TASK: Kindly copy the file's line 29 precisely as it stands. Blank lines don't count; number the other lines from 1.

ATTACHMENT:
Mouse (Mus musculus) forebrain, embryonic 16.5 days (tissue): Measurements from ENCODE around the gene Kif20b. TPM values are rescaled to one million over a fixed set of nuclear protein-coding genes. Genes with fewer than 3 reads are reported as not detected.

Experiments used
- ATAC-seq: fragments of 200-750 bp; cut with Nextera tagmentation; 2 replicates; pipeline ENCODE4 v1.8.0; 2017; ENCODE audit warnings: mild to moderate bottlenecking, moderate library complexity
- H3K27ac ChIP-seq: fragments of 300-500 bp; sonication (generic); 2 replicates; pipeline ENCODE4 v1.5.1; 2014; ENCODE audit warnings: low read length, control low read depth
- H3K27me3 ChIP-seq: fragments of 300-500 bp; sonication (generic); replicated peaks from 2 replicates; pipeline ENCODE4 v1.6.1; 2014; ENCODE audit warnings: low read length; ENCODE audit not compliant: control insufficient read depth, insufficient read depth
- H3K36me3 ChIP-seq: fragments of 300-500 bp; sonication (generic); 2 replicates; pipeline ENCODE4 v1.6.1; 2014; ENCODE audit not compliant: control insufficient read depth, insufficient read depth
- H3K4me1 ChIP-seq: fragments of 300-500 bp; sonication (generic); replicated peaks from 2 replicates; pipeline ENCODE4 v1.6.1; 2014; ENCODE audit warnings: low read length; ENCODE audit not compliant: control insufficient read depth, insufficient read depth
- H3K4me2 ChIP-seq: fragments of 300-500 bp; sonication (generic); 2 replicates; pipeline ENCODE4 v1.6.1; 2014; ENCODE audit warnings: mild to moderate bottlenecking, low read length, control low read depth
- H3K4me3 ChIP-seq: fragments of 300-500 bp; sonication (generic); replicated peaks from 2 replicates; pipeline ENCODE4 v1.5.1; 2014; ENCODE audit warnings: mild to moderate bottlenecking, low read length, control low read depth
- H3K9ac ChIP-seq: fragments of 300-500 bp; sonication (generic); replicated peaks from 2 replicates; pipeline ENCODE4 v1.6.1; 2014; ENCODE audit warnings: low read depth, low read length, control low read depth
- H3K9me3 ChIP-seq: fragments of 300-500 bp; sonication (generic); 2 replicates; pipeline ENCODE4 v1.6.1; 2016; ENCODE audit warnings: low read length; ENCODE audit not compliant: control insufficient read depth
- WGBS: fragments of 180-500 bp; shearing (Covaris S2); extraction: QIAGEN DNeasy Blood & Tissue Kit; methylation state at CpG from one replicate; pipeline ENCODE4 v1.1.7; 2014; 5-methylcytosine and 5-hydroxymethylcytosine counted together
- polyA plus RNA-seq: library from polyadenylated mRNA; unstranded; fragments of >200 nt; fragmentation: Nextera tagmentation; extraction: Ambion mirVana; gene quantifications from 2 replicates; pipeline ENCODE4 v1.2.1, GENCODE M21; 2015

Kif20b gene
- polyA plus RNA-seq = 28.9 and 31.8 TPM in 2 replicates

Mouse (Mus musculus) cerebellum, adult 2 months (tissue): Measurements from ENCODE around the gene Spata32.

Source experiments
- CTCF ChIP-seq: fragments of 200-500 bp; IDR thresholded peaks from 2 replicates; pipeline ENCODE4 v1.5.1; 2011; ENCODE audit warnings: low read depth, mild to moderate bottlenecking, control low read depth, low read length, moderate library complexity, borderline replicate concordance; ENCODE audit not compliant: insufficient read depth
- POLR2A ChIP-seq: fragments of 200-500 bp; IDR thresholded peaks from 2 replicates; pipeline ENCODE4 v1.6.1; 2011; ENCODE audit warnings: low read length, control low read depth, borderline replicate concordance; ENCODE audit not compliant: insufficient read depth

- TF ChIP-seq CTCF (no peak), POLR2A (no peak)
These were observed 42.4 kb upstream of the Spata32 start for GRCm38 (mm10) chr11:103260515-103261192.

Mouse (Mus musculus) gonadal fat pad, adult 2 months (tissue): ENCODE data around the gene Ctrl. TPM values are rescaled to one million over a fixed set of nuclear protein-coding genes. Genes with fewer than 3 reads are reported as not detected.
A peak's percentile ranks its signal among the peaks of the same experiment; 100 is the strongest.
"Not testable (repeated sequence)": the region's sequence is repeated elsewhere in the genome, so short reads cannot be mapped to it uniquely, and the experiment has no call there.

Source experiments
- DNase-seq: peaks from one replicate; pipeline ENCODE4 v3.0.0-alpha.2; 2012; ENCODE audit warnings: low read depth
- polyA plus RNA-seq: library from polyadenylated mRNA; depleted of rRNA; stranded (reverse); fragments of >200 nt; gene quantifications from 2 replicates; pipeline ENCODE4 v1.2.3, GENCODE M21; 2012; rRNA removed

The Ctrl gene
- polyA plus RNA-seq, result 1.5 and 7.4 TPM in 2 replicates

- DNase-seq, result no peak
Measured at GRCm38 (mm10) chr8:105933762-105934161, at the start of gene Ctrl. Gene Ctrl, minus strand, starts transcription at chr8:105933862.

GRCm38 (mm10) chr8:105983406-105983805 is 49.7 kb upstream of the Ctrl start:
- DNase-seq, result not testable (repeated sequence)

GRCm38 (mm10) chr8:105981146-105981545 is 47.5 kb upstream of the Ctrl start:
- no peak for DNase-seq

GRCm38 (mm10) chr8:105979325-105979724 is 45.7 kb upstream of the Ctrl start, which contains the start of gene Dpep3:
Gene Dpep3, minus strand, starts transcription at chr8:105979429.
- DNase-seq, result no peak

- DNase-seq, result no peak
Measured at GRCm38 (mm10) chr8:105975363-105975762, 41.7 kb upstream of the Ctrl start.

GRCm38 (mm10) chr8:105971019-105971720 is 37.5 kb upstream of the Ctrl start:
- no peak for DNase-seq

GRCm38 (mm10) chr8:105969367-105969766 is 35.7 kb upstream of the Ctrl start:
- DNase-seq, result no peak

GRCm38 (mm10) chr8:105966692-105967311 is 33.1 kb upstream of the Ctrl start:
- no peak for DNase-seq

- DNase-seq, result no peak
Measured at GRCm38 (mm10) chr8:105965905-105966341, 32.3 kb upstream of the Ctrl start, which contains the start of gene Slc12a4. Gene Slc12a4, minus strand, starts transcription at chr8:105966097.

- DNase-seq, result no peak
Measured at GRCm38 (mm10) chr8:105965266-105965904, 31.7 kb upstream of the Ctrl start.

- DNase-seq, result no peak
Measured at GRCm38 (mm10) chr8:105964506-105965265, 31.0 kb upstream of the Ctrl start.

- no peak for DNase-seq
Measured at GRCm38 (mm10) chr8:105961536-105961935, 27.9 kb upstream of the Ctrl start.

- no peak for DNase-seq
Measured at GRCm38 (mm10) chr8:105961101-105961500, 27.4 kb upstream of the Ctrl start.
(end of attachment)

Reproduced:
- polyA plus RNA-seq, result 1.5 and 7.4 TPM in 2 replicates